# down: -> void Put the turtle's tail down. Makes the turtle draw lines when it moves. myTurtle.down()
    # up: -> void Raise the turtle's tail up. Prevents the turtle from drawing lines when it moves. myTurtle.up()
    # speed: integer -> void Sets the speed of the turtle. 1 is slowest and 10 is fastest. myTurtle.speed(10)
    # setWorldCoordinates: number number number number -> void Modify the world coordinates of the canvas that the turtle draws on. Automatically scale the canvas between (x1, y1) and (x2, y2). X values range from x1 to x2 while Y values range from y1 to y2. myTurtle.setWorldCoordinates(-10, -5, 10, 5)
    # bgpic: string -> void Set the background of the canvas with the given image file myTurtle.bgpic('worldmap.gif')
    # exitOnClick: -> void Wait for a mouse click inside the window, then close and exit myTurtle.exitOnClick()
    # hideturtle: -> void Make the turtle invisible myTurtle.hideturtle()
  7. Write the contract, docstring, and implementation for a procedure plotEarthquakeData that takes two dates and plots all the earthquake data from USGS between the given dates with dots on the world map. You can use the procedure dot from the cTurtle library that takes the size and color. You can use the product of 4 and the magnitude for the size of dots while using the depth for the right color. The procedure bgpic is useful to put the world map image in the background while the procedure setWorldCoordinates can help you plot the dots more easily.

    Assume the entire map shows -180 to 180 degrees from left to right and -90 to 90 degrees from bottom to top.

    >>> plotEarthquakeData("2013/06/01", "2013/06/04")

    should produce the following map with all the earthquakes for 3 days (June 1st, 2nd, and 3rd in 2013) (accessing the earthquake data as of October 22, 2013 (Tuesday)).

Submitting your work

You will be submitting your code using Moodle; click on the following link for instructions on submitting code using Moodle. For this project, you will need to submit the following file:


You will earn one point for each of the following accomplishments:

  1. You wrote a correct contract and docstring for the procedure betweenDates.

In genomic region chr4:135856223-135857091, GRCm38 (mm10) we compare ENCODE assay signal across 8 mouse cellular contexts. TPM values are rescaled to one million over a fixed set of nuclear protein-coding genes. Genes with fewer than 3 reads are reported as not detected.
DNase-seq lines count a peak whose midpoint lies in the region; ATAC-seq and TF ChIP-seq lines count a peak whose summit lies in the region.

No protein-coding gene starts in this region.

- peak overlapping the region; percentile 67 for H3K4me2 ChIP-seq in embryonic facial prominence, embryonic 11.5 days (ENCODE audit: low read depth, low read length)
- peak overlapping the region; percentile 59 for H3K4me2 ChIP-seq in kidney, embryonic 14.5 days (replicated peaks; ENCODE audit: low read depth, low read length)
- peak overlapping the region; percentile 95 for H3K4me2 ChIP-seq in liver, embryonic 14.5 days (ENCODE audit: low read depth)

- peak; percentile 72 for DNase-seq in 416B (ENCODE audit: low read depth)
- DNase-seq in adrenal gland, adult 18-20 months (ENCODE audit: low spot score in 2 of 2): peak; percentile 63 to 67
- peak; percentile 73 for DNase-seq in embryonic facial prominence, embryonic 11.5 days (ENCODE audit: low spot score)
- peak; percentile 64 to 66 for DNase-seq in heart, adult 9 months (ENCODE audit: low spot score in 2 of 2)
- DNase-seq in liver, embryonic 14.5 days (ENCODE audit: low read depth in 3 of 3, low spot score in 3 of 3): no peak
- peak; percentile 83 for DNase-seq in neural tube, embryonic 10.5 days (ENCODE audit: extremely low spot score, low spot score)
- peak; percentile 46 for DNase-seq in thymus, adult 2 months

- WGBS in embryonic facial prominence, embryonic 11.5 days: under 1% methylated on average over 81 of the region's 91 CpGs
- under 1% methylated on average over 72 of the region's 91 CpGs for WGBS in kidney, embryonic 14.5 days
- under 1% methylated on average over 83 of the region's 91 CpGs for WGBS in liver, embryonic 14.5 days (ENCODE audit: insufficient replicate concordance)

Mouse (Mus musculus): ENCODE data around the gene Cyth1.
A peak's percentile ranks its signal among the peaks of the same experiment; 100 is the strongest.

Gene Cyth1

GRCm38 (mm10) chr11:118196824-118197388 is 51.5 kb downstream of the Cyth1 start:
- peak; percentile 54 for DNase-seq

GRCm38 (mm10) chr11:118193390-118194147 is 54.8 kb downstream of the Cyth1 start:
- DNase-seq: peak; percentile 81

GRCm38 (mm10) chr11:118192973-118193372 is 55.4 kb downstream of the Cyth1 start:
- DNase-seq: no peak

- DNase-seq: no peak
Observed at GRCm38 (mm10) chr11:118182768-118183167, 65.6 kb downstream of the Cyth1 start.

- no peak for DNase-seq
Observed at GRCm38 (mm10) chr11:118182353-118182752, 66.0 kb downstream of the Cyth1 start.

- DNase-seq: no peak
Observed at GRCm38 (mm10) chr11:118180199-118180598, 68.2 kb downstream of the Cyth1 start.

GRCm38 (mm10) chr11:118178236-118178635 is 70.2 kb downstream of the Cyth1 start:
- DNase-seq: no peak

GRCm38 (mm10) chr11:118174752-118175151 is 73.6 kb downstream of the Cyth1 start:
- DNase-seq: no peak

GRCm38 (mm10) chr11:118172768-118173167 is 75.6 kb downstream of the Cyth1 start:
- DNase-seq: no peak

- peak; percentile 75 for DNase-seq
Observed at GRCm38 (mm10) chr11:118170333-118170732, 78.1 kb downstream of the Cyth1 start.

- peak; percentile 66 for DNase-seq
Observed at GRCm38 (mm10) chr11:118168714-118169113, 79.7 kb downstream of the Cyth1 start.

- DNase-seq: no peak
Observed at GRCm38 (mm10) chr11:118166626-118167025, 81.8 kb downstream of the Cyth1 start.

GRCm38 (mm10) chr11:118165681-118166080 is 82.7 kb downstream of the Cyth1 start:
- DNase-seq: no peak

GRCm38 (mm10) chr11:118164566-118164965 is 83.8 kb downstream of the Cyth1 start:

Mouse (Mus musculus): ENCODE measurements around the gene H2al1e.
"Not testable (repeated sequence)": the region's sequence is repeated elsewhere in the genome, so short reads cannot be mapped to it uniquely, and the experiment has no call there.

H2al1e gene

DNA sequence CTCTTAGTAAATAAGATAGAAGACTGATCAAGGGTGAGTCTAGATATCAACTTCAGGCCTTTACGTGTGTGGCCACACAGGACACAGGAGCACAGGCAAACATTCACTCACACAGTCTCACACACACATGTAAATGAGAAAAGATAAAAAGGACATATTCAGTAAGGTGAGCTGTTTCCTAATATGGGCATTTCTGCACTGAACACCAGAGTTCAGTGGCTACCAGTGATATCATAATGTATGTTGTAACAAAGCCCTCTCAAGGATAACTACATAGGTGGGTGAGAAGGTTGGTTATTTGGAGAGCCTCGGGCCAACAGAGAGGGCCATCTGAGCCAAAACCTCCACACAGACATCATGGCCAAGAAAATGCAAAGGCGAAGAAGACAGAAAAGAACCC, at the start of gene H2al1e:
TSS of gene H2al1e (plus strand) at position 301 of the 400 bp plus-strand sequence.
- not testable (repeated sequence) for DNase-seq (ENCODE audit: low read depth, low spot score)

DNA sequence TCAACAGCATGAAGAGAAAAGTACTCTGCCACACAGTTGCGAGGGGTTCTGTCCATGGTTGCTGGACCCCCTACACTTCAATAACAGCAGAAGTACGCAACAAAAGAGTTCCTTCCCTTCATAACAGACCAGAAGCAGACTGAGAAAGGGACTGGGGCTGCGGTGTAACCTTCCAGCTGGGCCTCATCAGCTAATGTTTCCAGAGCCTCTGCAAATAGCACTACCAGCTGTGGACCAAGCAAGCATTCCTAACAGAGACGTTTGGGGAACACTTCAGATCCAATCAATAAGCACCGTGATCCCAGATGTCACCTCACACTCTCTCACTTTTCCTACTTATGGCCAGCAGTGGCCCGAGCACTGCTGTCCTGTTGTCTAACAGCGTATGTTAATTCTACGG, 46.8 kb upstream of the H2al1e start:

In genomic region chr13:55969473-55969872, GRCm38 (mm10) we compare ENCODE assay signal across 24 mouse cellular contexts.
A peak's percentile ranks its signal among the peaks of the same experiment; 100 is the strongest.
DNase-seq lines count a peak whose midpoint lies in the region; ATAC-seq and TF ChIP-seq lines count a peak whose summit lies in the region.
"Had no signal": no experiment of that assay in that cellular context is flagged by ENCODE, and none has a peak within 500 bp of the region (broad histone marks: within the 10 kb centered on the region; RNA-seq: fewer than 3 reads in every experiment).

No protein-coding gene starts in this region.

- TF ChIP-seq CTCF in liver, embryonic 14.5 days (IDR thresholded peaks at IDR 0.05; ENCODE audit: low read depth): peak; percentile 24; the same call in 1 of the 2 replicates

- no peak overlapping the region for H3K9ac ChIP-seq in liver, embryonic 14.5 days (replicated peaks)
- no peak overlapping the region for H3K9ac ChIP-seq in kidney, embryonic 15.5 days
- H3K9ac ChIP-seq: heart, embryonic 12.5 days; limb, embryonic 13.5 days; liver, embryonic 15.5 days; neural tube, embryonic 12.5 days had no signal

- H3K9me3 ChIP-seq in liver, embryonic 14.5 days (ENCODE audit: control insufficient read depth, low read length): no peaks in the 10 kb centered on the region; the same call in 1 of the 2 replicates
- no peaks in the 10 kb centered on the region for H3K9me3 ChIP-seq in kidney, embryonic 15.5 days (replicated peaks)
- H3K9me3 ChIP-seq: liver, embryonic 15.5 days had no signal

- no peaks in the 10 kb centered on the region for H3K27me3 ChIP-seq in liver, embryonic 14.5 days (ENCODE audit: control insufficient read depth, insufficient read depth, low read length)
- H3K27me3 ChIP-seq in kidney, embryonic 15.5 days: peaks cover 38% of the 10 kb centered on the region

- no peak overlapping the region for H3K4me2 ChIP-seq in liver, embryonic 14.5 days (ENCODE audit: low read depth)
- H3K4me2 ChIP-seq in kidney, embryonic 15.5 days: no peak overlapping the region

2. Your betweenDates includes the first date.
  3. Your betweenDates excludes the second date.
  4. Your betweenDates returns the correct boolean value based on the two dates.
  5. You wrote a correct contract and docstring for the procedure parseEarthquakeData.
  6. Your parseEarthquakeData connects to the remote server to retrieve the data.
  7. Your parseEarthquakeData parses the data correctly into latitude, longitude, magnitude and depth.
  8. Your parseEarthquakeData skips the header row and the data without any magnitudes.
  9. Your parseEarthquakeData returns the list of data between the given dates.
  10. Your parseEarthquakeData uses list comprehension.
  11. You wrote a correct contract and docstring for the procedure colorCode.
  12. Your colorCode returns the corresponding value.
  13. You wrote a correct contract and docstring for the procedure plotEarthquakeData.
  14. Your plotEarthquakeData puts the world map in the background.
  15. Your plotEarthquakeData sets the world coordinate system correctly.
  16. Your plotEarthquakeData plots the earthquake at the correct location.
  17. Your plotEarthquakeData plots the dot of the right size.
  18. Your plotEarthquakeData plots the dot of the right color.
  19. You use descriptive names for parameters and variables used in your procedures.
  20. Your procedures are not unnecessarily complex.